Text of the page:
rooting ginkgo cuttings

franc franc at
Thu Mar 5 01:11:02 EST 1998

I have rooted ginkgo cuttings but I get much better results from seeds.

Polly wrote:

> In article <6di3a0$jrq at>, animaux at &
> V) wrote:
> >Go out and buy some perlite and rooting hormone.  Follow directions on
> >the hormone package, find a node, if you know how to make a heel cut,
> >make one at the node and stick that into moist perlite.  Put a plastic
> >bag over the whole shebang and in about 3 months you may have roots.
> >
> >
> >Victoria
> >
> >
> >In <chull-0303981703450001 at> chull at
> >writes:
> >>
> >>
> >>I'm looking for help or direction in my effort to root four ginkgo
> >cuttings.
> >>
> >>I live in NYC, and there are several 20- to 30-foot ginkgo trees
> >across
> >>the street from my apartment. A delivery truck snapped off a low
> >branch on
> >>one of them, and I broke off 2- to 3-foot sections from the ends of
> >four
> >>branches. This happened three days ago, and I have had them stuck in a
> >>vase of water since. What else can I do to root these and eventually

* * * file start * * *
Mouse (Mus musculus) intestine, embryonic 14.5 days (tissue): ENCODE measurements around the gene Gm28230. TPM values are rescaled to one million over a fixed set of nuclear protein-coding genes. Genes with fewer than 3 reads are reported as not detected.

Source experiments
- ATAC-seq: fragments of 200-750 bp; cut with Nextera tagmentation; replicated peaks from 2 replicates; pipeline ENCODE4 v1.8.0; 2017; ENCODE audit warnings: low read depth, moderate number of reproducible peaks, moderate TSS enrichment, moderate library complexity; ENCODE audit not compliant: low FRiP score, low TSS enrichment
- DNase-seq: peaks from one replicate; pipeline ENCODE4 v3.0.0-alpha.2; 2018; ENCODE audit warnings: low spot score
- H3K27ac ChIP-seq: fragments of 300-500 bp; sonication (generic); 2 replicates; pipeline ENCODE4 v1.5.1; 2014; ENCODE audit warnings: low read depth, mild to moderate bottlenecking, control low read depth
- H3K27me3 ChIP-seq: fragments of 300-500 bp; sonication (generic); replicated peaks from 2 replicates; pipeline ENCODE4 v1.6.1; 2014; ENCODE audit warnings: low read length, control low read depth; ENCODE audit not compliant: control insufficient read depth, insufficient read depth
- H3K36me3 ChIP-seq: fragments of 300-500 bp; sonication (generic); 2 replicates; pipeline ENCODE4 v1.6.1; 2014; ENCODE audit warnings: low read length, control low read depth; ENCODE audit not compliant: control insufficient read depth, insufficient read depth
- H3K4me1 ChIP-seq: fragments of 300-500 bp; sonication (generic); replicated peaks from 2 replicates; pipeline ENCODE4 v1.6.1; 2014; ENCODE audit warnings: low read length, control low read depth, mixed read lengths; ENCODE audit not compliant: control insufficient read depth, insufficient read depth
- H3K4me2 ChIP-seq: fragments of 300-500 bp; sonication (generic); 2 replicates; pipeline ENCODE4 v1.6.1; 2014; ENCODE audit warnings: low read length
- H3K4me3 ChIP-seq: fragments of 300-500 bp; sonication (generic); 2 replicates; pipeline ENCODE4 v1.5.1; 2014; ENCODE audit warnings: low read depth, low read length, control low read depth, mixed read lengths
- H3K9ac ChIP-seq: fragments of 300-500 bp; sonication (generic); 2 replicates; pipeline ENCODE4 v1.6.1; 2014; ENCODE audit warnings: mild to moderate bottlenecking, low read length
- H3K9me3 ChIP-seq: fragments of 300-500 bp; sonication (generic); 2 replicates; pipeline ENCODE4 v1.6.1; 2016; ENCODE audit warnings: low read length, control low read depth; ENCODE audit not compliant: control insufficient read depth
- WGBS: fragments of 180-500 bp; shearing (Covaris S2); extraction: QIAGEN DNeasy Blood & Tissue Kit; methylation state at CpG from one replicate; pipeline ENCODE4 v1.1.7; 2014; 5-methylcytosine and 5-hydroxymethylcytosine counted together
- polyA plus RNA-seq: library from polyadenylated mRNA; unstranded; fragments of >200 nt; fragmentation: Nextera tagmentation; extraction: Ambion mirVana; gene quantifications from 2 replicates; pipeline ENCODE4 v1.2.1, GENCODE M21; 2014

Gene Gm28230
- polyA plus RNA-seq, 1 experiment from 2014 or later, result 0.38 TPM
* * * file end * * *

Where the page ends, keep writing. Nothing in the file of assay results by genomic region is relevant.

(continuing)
> >plant
> >>them? (By the way, the planting would take place in North Texas, where
> >I'm
> >>moving in a couple of weeks.)
> >>
> >>Any information about how to do this, or where to find information
> >about
> >>it, would be greatly appreciated.
> Hi,
> Unfortunately, Ginkgo does not propagate easily from cuttings. The most
> recommended methods are layering(both simple and air,) seed, and splice
> veneer grafting of a desired cultivar onto an already existing G. biloba
> root stock. Also, cuttings are usually only several inches long and taken
> later in the season for softwood or in the fall for semi- and hardwood
> cuttings. But, hey, you never know   ;-)
> A good book for information on propagating is "The Complete Book of Plant
> Propagation" by Clarke and Toogood.
> Good luck in Texas,
> Polly M. Law
> Upstate NY/Z5
> **************************
> Insolitores Res Contiguerunt
> **************************

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